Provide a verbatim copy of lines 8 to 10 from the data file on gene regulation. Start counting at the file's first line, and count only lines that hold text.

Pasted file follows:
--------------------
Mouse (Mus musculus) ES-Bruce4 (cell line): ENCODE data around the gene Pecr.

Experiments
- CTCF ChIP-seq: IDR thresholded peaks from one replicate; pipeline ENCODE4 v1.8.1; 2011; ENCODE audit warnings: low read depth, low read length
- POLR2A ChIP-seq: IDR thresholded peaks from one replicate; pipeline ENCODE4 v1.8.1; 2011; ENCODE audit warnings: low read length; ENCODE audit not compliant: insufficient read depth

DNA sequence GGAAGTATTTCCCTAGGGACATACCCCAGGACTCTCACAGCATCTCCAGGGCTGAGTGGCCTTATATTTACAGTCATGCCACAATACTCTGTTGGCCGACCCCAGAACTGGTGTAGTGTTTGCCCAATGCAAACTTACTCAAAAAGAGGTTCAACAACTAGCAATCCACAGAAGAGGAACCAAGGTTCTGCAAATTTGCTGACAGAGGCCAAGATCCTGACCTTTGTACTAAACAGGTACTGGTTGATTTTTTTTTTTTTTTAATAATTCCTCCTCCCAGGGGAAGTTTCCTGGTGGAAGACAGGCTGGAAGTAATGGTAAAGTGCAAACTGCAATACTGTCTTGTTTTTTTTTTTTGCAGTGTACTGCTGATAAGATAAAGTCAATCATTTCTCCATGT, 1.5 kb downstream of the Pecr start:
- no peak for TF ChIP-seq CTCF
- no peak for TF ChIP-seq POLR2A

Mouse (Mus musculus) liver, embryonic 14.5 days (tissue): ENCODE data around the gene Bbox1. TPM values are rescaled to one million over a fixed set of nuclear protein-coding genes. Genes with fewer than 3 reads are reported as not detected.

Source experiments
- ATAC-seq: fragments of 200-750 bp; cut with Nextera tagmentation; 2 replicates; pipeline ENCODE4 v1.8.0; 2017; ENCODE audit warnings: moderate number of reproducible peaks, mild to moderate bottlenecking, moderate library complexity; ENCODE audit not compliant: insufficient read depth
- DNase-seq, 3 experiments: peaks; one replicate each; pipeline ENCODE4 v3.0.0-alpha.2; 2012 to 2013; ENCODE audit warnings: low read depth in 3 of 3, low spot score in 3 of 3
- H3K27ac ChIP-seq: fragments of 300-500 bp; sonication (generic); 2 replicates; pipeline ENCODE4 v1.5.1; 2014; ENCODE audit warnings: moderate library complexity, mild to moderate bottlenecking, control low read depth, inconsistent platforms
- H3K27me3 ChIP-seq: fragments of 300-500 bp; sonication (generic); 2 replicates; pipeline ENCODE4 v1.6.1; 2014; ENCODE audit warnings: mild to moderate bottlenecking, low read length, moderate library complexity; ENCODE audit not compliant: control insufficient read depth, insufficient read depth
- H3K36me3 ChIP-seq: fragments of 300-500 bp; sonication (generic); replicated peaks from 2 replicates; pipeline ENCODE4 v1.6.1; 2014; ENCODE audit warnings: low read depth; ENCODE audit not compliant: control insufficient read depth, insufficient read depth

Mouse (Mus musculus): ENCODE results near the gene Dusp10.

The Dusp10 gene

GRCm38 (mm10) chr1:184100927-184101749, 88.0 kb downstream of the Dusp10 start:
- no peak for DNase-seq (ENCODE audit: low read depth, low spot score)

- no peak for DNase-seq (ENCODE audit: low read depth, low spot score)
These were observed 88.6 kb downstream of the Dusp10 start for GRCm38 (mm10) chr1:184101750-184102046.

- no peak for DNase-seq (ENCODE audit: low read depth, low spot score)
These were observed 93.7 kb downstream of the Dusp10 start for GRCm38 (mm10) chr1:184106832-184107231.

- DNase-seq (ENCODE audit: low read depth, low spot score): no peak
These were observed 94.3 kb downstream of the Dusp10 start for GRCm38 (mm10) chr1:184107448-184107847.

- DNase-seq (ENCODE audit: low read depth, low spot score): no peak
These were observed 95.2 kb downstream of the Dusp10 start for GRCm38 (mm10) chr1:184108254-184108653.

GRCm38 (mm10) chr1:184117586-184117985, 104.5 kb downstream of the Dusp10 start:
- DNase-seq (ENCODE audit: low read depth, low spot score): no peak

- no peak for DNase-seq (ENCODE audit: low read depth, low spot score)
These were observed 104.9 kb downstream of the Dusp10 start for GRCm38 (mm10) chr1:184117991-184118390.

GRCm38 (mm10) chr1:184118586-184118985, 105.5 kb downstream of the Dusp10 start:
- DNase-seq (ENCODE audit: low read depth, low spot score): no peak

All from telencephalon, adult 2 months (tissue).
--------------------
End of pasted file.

Mouse (Mus musculus) liver, embryonic 14.5 days (tissue): ENCODE data around the gene Bbox1. TPM values are rescaled to one million over a fixed set of nuclear protein-coding genes. Genes with fewer than 3 reads are reported as not detected.

Source experiments
- ATAC-seq: fragments of 200-750 bp; cut with Nextera tagmentation; 2 replicates; pipeline ENCODE4 v1.8.0; 2017; ENCODE audit warnings: moderate number of reproducible peaks, mild to moderate bottlenecking, moderate library complexity; ENCODE audit not compliant: insufficient read depth